Author(s): Mark K. Ho (ANSTO), Guan H. Yeoh (ANSTO), Victoria Timchenko (UNSW), John A. Reizes (UNSW)
Description: Computer simulations of gas-liquid flows require the tracking of a deformable interface moving through an array of stationary control volumes. Here, a spherical bubble is tracked as a collection of discrete interfaces residing within unit-cells. The gas void fraction corresponding to each unit-cell is displayed in colour, resulting in a pattern. This pattern changes as the bubble is moved and stretched.

Visualising Pausiris @ MONA

Author(s): Peter Morse, Paul Bourke (iVEC@UWA)
Description: Volume visualisation (Drishti) of a high resolution CT scan of the Pausiris mummy (Egypt, Ptolemaic to Roman Period, 100 BCE - CE 100; Human remains encased in stucco plaster with glass eyes, incised and painted decoration).
At what point does the body cease being a 'she'/'he' and become an 'it'? This question asks its corollary: how can 'it' be interrogated and resuscitated and 'enlivened'? For Pausiris, it's a question about deixis set up as a denkmal: who was this person? what was his aliveness like? A person like you and I, who lived and breathed in another time and who believed different things; he understood the world in ways we no longer do.


Author(s): David Wacey (UWA), Charlie Kong (UNSW)
Description: The structure is a 1.9 billion year old microfossils from the Gunflint chert of Canada. The image is a reconstruction of c. 180 slices through the microfossil. The slices were c. 15 x 15 microns in size and 75 nm thick. Slicing was achieved using a focused beam of gallium ions, and imaging of successive slices using a scanning electron beam of a Zeiss Auriga Crossbeam instrument at the Electron Microscopy Unit of UNSW.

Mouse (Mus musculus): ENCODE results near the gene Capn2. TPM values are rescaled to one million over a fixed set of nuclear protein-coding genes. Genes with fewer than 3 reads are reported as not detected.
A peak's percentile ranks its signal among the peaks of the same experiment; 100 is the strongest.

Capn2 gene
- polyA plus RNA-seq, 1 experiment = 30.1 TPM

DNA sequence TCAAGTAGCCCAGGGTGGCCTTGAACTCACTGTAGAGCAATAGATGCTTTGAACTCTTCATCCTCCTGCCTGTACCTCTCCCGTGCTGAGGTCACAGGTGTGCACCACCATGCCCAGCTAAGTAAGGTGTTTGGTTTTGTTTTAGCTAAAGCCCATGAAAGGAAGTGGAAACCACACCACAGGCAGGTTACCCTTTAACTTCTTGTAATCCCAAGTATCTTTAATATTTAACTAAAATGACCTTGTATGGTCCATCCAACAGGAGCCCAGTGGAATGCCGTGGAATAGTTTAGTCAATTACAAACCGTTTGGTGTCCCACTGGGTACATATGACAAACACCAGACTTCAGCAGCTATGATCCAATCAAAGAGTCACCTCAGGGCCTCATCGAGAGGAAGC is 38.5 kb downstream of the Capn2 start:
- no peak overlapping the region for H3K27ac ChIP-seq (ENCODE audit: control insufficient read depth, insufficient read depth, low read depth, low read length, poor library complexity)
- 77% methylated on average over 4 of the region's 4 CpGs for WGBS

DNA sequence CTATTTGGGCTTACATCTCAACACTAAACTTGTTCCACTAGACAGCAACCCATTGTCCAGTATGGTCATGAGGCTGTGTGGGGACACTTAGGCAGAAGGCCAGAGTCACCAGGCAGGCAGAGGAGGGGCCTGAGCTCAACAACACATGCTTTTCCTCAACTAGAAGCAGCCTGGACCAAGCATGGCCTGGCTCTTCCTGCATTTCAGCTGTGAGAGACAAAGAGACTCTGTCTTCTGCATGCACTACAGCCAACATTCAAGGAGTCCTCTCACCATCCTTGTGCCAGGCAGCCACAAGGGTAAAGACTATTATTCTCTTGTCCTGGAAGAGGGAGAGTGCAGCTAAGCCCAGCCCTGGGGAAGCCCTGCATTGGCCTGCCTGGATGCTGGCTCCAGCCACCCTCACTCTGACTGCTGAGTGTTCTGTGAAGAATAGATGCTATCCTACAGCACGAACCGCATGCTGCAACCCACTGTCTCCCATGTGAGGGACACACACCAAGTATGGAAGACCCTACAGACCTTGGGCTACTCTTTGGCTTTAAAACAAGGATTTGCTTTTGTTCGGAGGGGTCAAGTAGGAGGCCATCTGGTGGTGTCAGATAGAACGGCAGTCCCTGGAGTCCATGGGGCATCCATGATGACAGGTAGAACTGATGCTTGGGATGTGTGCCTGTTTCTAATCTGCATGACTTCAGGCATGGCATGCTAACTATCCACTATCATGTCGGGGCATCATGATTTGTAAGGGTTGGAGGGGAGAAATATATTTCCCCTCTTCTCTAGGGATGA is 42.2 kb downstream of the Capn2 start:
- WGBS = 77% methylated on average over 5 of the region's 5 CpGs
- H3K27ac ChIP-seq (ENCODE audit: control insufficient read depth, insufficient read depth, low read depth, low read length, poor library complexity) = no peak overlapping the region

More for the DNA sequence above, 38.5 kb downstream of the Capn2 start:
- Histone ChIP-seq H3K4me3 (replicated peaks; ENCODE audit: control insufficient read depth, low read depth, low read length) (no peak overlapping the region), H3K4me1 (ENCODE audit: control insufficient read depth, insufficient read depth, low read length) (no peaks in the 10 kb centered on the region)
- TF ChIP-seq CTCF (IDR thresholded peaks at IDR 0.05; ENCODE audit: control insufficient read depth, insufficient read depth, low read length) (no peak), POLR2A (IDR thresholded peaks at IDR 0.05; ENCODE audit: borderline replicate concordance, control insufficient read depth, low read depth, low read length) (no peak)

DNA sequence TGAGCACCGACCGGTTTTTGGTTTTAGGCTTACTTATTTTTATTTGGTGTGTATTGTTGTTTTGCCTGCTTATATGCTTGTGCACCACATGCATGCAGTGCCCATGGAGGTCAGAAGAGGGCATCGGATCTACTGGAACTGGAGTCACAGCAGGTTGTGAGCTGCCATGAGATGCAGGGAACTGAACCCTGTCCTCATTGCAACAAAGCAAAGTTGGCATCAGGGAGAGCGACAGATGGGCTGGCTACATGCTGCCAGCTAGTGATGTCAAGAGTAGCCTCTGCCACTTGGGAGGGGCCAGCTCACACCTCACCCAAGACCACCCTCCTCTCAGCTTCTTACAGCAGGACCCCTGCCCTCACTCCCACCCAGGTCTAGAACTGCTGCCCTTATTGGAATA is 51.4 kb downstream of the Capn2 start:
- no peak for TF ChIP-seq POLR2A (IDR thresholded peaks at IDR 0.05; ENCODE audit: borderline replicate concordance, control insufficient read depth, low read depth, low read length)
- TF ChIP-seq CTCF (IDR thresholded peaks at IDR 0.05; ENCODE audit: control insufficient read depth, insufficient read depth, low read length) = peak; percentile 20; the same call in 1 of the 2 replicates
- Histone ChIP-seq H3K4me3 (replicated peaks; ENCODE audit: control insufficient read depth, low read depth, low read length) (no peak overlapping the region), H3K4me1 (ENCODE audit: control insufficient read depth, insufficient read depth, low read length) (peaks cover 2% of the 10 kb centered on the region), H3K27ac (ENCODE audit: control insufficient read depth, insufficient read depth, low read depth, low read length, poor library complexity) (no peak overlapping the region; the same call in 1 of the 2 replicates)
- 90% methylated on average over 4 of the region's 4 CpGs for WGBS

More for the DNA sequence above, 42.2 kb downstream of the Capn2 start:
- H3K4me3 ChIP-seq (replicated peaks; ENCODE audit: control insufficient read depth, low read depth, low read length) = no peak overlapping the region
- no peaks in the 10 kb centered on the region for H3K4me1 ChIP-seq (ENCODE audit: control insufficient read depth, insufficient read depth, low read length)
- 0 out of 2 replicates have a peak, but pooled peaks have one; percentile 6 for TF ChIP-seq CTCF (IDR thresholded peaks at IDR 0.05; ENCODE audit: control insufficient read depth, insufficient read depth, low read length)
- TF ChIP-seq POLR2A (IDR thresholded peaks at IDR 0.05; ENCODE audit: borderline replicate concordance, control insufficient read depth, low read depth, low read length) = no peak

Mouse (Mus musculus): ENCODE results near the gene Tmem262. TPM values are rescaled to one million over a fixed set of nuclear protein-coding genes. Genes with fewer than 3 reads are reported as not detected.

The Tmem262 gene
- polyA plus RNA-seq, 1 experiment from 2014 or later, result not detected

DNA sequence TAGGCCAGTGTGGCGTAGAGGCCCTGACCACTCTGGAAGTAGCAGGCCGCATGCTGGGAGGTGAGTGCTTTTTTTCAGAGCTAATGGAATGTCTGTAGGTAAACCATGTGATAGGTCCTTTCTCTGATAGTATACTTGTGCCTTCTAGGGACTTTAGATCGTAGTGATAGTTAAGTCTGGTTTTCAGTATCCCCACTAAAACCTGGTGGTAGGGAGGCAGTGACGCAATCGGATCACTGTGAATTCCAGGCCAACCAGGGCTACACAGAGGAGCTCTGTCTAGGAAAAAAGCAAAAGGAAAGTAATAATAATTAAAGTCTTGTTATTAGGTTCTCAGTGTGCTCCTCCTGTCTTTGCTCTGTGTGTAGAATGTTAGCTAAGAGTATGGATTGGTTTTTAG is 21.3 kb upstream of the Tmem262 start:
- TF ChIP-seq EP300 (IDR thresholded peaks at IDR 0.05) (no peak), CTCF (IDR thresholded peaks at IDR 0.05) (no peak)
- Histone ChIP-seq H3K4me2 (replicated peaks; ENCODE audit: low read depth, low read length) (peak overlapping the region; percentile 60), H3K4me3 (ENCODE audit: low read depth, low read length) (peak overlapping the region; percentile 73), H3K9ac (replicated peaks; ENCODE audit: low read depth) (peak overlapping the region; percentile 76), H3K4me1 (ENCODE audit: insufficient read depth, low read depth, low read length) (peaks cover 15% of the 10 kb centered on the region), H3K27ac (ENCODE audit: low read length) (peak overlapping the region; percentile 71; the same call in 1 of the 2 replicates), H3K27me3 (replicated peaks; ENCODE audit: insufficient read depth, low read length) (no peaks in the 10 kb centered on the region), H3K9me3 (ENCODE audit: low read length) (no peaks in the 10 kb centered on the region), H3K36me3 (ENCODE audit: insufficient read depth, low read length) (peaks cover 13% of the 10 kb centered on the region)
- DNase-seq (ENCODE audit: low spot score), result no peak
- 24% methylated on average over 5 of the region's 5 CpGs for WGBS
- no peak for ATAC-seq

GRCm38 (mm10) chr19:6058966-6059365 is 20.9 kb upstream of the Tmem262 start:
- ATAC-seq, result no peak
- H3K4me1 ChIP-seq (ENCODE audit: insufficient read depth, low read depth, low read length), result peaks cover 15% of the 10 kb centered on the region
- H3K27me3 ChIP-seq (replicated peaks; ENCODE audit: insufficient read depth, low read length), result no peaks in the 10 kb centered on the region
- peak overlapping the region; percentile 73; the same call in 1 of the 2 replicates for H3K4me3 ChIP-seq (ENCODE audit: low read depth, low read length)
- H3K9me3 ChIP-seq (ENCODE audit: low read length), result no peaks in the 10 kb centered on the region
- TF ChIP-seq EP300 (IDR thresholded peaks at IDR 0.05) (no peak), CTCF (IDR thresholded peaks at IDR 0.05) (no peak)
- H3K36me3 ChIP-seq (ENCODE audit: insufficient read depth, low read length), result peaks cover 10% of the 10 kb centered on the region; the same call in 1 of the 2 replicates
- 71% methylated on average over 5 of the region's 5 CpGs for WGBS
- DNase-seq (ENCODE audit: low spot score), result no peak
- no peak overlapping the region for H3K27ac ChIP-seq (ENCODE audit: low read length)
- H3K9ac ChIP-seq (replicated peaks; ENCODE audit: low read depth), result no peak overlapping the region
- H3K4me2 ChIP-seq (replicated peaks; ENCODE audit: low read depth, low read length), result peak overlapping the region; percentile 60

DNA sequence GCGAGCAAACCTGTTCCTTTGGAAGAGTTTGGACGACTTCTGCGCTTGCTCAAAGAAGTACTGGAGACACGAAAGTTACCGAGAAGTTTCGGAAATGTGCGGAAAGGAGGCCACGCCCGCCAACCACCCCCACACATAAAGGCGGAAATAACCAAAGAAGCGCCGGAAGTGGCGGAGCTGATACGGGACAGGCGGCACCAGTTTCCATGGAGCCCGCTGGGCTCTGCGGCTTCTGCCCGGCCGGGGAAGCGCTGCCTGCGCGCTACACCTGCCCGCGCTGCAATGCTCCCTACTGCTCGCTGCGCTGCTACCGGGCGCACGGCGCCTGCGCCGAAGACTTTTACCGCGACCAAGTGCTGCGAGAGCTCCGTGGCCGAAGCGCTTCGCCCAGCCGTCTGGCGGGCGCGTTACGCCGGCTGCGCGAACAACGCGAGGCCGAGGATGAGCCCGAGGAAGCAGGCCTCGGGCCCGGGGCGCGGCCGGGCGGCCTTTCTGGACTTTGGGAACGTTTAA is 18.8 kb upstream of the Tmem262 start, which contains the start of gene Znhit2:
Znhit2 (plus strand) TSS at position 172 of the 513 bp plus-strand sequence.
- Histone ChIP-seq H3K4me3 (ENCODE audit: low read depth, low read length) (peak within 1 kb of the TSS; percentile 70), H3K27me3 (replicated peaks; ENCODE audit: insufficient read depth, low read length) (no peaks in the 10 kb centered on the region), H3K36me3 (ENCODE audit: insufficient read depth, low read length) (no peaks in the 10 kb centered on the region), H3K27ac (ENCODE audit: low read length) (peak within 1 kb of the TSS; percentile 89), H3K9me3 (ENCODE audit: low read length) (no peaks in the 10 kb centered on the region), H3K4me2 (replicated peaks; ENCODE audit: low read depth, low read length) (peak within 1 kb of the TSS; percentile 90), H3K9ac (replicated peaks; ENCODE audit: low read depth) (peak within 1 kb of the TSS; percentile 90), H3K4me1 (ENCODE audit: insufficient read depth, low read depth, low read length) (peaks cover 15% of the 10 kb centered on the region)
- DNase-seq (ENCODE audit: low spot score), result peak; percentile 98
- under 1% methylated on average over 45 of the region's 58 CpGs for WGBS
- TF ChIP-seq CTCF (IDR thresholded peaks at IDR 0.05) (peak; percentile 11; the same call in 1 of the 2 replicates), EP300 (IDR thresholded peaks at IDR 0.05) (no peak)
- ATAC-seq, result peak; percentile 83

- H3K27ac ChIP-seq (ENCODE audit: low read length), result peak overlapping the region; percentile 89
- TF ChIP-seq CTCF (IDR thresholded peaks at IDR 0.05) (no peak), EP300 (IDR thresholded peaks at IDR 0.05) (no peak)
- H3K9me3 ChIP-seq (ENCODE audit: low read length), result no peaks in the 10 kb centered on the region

Random Space Filling

Author(s): John Shier, Paul Bourke (iVEC@UWA)
Description: Iterative space filling of the plane with non-overlapping and non-Apollonian shapes has applications to problems in packing, geology, and pure mathematics. If on each iteration the area is reduced by some monotonically decreasing function then there appears to be only one such function that ensures space filling, namely the Reimann Zeta function. The behaviour has been experimentally verified for multiple shapes and in dimensions 1, 2, and 3. Space filling has been confirmed irrespective of the complexity of the shape, and even for variable shapes.

Colours play in fluid experiments and simulations

Author(s): Tomasz Bednarz (CSIRO Mathematics, Informatics & Statistics), work carried out at the JCU (James Cook University)
Description: Top: Exchange flows in numerical simulations of reservoirs. Bottom: Experimental setup for natural convection in liquid crystals.


Author(s): John LaSalle, CSIRO (CES, Blackmountain, Canberra)
Description: Entomologists have been naming insects for over 200 years, and have probably named only about a fifth of insects on the planet. We want to use MicroCT/Drishti as a means of producing high quality image libraries which can ultimately be combined with emerging technologies in computer vision and image analysis to automatically extract the morphological information used to document and describe new species of insects.